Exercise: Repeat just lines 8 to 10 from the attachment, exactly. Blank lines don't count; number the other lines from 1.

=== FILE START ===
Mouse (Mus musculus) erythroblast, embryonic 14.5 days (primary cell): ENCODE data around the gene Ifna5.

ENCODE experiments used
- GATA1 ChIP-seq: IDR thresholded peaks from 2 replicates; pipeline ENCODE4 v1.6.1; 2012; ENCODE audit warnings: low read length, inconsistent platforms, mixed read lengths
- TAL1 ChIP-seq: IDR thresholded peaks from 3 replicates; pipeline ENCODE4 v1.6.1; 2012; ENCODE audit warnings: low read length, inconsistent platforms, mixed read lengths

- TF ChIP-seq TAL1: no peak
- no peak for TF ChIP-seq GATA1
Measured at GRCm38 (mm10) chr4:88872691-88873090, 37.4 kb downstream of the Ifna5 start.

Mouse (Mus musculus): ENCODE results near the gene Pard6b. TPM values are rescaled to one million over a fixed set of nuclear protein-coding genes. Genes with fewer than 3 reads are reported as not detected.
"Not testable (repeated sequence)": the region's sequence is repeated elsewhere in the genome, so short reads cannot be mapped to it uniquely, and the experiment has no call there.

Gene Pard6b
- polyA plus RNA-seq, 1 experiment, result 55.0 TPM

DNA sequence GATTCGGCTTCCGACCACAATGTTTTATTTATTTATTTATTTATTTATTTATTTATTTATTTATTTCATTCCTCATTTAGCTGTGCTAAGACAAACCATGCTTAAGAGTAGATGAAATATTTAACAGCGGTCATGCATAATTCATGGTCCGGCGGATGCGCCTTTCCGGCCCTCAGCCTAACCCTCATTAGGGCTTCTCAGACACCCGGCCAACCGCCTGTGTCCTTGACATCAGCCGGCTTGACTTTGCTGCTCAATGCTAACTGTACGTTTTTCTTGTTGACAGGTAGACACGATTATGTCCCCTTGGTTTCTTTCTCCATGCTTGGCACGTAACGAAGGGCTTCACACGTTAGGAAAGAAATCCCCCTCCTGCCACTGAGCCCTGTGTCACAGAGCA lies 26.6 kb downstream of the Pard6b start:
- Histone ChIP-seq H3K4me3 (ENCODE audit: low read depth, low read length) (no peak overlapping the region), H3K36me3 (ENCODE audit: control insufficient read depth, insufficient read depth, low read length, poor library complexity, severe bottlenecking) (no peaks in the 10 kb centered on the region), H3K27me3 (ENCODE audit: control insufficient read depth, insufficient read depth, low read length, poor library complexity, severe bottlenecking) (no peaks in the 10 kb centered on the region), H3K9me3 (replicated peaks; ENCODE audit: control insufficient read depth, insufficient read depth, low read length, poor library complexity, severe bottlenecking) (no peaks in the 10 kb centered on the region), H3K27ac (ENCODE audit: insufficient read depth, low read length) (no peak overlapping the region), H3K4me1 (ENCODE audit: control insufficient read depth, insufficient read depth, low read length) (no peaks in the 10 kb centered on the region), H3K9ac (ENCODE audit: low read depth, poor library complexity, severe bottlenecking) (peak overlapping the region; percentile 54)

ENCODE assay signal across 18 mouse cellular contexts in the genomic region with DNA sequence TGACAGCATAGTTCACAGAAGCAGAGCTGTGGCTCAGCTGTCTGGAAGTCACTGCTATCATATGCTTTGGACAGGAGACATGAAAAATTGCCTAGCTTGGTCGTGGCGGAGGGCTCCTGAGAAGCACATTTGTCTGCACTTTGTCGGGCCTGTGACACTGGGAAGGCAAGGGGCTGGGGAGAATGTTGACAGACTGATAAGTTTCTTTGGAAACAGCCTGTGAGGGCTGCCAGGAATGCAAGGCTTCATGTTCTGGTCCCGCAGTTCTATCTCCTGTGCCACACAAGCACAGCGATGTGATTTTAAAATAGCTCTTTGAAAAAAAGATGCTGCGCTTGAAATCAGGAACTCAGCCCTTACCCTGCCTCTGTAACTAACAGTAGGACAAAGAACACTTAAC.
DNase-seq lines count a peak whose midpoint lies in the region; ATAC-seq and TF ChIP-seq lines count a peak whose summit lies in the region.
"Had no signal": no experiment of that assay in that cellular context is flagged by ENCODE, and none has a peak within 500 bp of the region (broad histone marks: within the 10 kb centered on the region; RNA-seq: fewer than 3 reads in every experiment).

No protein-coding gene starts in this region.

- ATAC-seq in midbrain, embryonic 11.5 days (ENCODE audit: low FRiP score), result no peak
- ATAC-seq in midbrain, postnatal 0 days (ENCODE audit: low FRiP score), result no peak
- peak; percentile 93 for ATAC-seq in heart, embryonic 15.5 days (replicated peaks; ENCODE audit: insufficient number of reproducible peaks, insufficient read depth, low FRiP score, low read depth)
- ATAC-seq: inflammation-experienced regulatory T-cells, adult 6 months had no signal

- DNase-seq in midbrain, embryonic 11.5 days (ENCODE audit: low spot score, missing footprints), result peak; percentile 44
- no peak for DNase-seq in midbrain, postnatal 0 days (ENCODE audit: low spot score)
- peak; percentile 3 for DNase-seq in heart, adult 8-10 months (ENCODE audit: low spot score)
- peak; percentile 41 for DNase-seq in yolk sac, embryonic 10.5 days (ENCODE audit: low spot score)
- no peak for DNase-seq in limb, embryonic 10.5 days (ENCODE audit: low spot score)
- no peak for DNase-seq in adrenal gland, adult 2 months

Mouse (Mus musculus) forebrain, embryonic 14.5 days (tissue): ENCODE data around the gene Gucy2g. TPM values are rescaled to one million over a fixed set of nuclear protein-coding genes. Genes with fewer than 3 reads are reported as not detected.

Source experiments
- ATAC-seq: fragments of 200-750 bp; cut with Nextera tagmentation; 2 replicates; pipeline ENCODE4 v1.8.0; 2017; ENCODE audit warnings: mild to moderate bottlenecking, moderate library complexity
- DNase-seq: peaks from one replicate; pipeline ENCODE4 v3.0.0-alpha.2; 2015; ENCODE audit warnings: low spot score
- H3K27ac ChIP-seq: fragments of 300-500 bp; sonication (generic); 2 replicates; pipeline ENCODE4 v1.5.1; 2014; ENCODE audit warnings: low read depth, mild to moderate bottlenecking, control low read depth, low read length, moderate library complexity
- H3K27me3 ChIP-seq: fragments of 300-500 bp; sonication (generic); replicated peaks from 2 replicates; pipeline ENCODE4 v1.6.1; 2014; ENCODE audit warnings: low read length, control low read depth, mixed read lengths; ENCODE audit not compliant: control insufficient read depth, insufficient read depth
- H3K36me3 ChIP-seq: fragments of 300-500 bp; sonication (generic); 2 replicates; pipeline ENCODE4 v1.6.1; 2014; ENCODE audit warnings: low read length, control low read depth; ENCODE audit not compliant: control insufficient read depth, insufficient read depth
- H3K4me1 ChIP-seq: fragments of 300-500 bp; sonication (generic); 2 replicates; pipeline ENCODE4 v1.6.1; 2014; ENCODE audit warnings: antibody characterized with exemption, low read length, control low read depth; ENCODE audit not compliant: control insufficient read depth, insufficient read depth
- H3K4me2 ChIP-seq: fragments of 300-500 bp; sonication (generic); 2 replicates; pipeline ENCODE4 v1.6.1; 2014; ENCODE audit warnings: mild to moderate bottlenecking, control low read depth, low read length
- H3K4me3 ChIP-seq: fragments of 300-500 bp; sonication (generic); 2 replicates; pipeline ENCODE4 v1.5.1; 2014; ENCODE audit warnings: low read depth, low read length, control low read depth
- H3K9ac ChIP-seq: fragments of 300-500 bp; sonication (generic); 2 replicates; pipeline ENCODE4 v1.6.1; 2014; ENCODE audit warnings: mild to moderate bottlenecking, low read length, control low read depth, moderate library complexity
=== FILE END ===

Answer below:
Mouse (Mus musculus): ENCODE results near the gene Pard6b. TPM values are rescaled to one million over a fixed set of nuclear protein-coding genes. Genes with fewer than 3 reads are reported as not detected.
"Not testable (repeated sequence)": the region's sequence is repeated elsewhere in the genome, so short reads cannot be mapped to it uniquely, and the experiment has no call there.

Gene Pard6b